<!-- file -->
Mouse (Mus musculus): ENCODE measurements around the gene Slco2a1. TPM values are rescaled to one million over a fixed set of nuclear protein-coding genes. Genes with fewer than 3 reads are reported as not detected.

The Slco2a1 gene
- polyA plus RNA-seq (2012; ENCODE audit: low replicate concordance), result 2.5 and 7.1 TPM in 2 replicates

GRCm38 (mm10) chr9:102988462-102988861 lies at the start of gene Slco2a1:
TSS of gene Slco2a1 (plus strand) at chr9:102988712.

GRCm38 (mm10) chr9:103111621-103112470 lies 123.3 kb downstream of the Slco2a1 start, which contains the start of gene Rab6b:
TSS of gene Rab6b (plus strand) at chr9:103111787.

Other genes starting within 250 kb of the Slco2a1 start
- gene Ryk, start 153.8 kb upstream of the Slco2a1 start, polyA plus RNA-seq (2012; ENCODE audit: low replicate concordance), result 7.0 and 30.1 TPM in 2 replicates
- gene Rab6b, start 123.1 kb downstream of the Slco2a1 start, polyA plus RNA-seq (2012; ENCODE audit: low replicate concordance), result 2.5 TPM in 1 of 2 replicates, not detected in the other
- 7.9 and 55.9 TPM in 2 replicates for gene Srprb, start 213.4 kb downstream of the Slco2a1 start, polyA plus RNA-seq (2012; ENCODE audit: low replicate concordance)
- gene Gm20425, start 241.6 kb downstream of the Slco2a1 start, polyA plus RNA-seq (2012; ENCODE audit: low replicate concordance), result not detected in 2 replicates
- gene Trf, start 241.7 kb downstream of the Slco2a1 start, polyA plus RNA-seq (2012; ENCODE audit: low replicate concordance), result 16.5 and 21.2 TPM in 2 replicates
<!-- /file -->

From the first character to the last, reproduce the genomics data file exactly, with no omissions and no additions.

Mouse (Mus musculus): ENCODE measurements around the gene Slco2a1. TPM values are rescaled to one million over a fixed set of nuclear protein-coding genes. Genes with fewer than 3 reads are reported as not detected.

The Slco2a1 gene
- polyA plus RNA-seq (2012; ENCODE audit: low replicate concordance), result 2.5 and 7.1 TPM in 2 replicates

GRCm38 (mm10) chr9:102988462-102988861 lies at the start of gene Slco2a1:
TSS of gene Slco2a1 (plus strand) at chr9:102988712.

GRCm38 (mm10) chr9:103111621-103112470 lies 123.3 kb downstream of the Slco2a1 start, which contains the start of gene Rab6b:
TSS of gene Rab6b (plus strand) at chr9:103111787.

Other genes starting within 250 kb of the Slco2a1 start
- gene Ryk, start 153.8 kb upstream of the Slco2a1 start, polyA plus RNA-seq (2012; ENCODE audit: low replicate concordance), result 7.0 and 30.1 TPM in 2 replicates
- gene Rab6b, start 123.1 kb downstream of the Slco2a1 start, polyA plus RNA-seq (2012; ENCODE audit: low replicate concordance), result 2.5 TPM in 1 of 2 replicates, not detected in the other
- 7.9 and 55.9 TPM in 2 replicates for gene Srprb, start 213.4 kb downstream of the Slco2a1 start, polyA plus RNA-seq (2012; ENCODE audit: low replicate concordance)
- gene Gm20425, start 241.6 kb downstream of the Slco2a1 start, polyA plus RNA-seq (2012; ENCODE audit: low replicate concordance), result not detected in 2 replicates
- gene Trf, start 241.7 kb downstream of the Slco2a1 start, polyA plus RNA-seq (2012; ENCODE audit: low replicate concordance), result 16.5 and 21.2 TPM in 2 replicates